6. Alexg

    Alexg
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    Can't you do this instalation by yourself? I don't mean to be cheaky but installing aireal cable is not a hard job.
     
  7. steford

    steford
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    Don't fancy going up on the roof to do the aerial. Don't fancy messing about on ladders I don't have drilling holes through walls that needs a bit I don't have. Don't really fancy putting wire down cavity walls etc. I'd just like to get it done right once and for all.
     
  8. Alexg

    Alexg
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    Ahh fair enough mate.
    I understand you not wanting to do the bit on the roof but the rest isn't too chalanging.
    I like doing the work myself, I know its done properly then, plus you would save yourself a few quid doing it yourself. If you don't like getting your hands dirty thats fair enough :)
     
  9. steford

    steford
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    Yeh I wouldn't know it was being done properly :-( Which is why I need to make sure the contractor is decent. Thanks though.
     
  10. vex

    vex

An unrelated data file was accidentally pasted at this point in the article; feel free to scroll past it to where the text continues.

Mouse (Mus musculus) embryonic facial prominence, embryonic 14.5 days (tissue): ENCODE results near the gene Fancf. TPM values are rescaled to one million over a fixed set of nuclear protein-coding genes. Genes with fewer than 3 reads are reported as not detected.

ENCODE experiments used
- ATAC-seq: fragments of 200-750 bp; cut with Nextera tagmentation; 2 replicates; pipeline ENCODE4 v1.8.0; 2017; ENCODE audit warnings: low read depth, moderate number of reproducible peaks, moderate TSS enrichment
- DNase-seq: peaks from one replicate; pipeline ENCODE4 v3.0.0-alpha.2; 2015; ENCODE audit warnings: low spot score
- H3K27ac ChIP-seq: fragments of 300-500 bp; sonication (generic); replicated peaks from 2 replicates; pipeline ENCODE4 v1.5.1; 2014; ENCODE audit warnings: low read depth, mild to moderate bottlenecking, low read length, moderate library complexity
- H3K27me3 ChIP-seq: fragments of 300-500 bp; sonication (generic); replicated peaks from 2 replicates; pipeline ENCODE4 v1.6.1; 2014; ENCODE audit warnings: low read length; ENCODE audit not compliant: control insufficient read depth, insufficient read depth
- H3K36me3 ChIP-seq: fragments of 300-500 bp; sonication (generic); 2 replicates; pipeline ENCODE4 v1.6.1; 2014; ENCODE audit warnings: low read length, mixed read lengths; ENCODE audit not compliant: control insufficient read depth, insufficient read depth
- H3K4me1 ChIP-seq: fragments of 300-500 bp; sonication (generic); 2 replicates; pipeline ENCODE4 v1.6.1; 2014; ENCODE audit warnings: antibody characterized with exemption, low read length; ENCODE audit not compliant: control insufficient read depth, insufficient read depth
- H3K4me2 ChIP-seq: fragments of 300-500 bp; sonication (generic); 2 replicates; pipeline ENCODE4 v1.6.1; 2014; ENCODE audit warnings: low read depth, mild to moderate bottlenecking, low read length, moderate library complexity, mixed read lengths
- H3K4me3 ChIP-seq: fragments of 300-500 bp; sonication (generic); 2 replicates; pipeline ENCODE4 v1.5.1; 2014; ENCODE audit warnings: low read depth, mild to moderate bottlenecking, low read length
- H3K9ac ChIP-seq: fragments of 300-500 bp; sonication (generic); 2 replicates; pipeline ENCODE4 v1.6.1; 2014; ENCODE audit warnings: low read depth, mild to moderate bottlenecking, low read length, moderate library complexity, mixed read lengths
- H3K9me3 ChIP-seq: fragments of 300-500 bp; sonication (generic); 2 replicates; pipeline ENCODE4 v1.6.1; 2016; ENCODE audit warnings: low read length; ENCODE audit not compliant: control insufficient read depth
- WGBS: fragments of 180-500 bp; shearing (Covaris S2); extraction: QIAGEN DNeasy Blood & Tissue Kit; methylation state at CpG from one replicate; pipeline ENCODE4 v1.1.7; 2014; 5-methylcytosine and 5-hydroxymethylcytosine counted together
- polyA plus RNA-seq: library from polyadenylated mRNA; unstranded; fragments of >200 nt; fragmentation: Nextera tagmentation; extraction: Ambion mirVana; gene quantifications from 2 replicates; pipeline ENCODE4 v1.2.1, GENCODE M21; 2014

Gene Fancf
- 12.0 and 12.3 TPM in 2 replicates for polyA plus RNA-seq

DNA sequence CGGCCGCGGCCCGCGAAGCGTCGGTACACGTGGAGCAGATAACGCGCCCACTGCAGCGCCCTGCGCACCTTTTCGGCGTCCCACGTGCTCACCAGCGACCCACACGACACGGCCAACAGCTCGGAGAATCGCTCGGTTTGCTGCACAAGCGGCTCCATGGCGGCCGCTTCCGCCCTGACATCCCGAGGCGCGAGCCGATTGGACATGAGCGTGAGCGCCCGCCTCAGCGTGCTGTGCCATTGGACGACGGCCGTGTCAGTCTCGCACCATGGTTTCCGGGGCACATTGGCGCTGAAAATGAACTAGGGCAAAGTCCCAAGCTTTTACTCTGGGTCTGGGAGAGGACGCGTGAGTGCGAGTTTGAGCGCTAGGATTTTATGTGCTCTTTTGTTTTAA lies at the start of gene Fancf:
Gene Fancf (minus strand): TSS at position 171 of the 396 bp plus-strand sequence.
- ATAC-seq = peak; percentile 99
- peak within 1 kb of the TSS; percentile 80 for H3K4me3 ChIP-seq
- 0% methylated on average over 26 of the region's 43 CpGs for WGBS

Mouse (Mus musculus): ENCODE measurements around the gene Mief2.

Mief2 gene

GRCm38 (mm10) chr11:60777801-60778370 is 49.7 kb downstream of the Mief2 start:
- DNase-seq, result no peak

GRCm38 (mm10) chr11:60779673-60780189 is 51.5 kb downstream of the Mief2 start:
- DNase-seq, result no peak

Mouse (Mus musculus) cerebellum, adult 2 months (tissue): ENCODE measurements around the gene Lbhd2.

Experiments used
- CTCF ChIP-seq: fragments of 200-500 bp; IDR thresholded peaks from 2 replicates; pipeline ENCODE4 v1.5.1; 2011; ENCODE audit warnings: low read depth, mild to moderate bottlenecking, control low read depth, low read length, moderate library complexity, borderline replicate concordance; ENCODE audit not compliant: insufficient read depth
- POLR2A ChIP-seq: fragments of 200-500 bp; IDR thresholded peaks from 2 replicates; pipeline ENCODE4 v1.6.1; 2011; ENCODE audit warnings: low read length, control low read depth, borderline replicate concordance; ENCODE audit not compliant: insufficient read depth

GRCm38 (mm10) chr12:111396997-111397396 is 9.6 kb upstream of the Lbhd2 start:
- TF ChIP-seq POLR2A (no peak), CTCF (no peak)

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    I've just found this as a link on the CAI's web site.

    Benchmarked Coax Cable http://www.cai.org.uk/asp/bmcables.asp

    Benchmarked Aerials http://www.cai.org.uk/asp/bmaerials.asp

    Oh and the cable that Telewest use is not CAI benchmarks. It will work fine, it is a legacy thing from the cable tv operators in the USA. The cable type will be RG59 and RG6. They can have the same quality issues in terms of the amount and type of sheild and braiding. £50 for that lot is a barging though. Connectors themselves will be 14 - 16p each and then a drum of the cable will range from £30 - £60 each depending on the quality

    On word of warning, I have known Sky engineers walk off site when they have found RG59 or 6 on a job. It is not Sky Approved and never will be. However this is harder to spot as most people have a foam filled version of the CT100 cable, which looks just llike the RG range, just a little bigger (and we are talking mm)
     
  11. steford

    steford
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    Thanks for that. The guys I have booked are on the CAI list but will be using RG6 they say for 3 runs of about 5-15m each. It'll be £15 more for CT100 - should I pay the extra? Total cost inc VAT is around £400 so far.
     
  12. vex

    vex
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    Hummmmm,

    Not sure what the CAI would say about an approved installer using RG6.

    As I have said RG6 has just the same quality issues as the various CT100's out thier. Personally would not be happy with it.

    But I am out of touch with the retail prices but would be interested to see what others on here would charge.
     
  13. steford

    steford
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    I've just emailed a couple of other installers on the CAI list to see what they come up with. Thanks.